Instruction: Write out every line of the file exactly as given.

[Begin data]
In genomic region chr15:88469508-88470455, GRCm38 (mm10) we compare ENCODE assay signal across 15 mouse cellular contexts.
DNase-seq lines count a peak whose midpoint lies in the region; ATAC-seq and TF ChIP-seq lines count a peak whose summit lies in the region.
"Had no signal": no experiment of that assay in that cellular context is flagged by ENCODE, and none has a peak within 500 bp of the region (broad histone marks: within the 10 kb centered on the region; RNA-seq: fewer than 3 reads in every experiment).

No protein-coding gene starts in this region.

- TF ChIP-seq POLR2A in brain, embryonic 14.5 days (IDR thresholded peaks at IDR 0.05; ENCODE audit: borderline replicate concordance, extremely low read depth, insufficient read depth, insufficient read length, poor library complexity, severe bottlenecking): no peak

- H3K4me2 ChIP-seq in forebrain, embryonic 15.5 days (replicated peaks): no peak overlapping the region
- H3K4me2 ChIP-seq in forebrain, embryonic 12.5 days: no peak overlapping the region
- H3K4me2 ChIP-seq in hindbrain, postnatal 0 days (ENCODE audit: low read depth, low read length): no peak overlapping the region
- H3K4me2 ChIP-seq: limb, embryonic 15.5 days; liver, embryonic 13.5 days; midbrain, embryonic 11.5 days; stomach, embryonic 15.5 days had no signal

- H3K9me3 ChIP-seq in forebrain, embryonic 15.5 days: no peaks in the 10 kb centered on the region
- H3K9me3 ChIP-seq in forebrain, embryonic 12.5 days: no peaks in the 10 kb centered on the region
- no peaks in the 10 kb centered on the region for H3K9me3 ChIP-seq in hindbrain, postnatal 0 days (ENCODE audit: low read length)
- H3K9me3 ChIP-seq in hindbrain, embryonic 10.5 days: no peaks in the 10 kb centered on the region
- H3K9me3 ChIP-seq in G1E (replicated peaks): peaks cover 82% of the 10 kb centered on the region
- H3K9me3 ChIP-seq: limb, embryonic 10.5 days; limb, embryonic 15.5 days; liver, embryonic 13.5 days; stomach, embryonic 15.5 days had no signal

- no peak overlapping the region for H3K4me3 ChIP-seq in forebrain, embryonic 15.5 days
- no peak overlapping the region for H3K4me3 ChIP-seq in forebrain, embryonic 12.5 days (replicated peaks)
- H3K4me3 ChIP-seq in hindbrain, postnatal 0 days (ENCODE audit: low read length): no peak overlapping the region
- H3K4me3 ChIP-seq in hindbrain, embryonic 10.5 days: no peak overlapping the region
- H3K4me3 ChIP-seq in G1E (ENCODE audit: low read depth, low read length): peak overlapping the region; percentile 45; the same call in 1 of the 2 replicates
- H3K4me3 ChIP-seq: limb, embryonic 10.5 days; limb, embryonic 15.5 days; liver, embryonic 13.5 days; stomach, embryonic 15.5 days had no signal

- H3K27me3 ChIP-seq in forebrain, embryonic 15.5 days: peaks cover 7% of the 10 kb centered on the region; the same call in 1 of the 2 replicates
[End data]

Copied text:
In genomic region chr15:88469508-88470455, GRCm38 (mm10) we compare ENCODE assay signal across 15 mouse cellular contexts.
DNase-seq lines count a peak whose midpoint lies in the region; ATAC-seq and TF ChIP-seq lines count a peak whose summit lies in the region.
"Had no signal": no experiment of that assay in that cellular context is flagged by ENCODE, and none has a peak within 500 bp of the region (broad histone marks: within the 10 kb centered on the region; RNA-seq: fewer than 3 reads in every experiment).

No protein-coding gene starts in this region.

- TF ChIP-seq POLR2A in brain, embryonic 14.5 days (IDR thresholded peaks at IDR 0.05; ENCODE audit: borderline replicate concordance, extremely low read depth, insufficient read depth, insufficient read length, poor library complexity, severe bottlenecking): no peak

- H3K4me2 ChIP-seq in forebrain, embryonic 15.5 days (replicated peaks): no peak overlapping the region
- H3K4me2 ChIP-seq in forebrain, embryonic 12.5 days: no peak overlapping the region
- H3K4me2 ChIP-seq in hindbrain, postnatal 0 days (ENCODE audit: low read depth, low read length): no peak overlapping the region
- H3K4me2 ChIP-seq: limb, embryonic 15.5 days; liver, embryonic 13.5 days; midbrain, embryonic 11.5 days; stomach, embryonic 15.5 days had no signal

- H3K9me3 ChIP-seq in forebrain, embryonic 15.5 days: no peaks in the 10 kb centered on the region
- H3K9me3 ChIP-seq in forebrain, embryonic 12.5 days: no peaks in the 10 kb centered on the region
- no peaks in the 10 kb centered on the region for H3K9me3 ChIP-seq in hindbrain, postnatal 0 days (ENCODE audit: low read length)
- H3K9me3 ChIP-seq in hindbrain, embryonic 10.5 days: no peaks in the 10 kb centered on the region
- H3K9me3 ChIP-seq in G1E (replicated peaks): peaks cover 82% of the 10 kb centered on the region
- H3K9me3 ChIP-seq: limb, embryonic 10.5 days; limb, embryonic 15.5 days; liver, embryonic 13.5 days; stomach, embryonic 15.5 days had no signal

- no peak overlapping the region for H3K4me3 ChIP-seq in forebrain, embryonic 15.5 days
- no peak overlapping the region for H3K4me3 ChIP-seq in forebrain, embryonic 12.5 days (replicated peaks)
- H3K4me3 ChIP-seq in hindbrain, postnatal 0 days (ENCODE audit: low read length): no peak overlapping the region
- H3K4me3 ChIP-seq in hindbrain, embryonic 10.5 days: no peak overlapping the region
- H3K4me3 ChIP-seq in G1E (ENCODE audit: low read depth, low read length): peak overlapping the region; percentile 45; the same call in 1 of the 2 replicates
- H3K4me3 ChIP-seq: limb, embryonic 10.5 days; limb, embryonic 15.5 days; liver, embryonic 13.5 days; stomach, embryonic 15.5 days had no signal

- H3K27me3 ChIP-seq in forebrain, embryonic 15.5 days: peaks cover 7% of the 10 kb centered on the region; the same call in 1 of the 2 replicates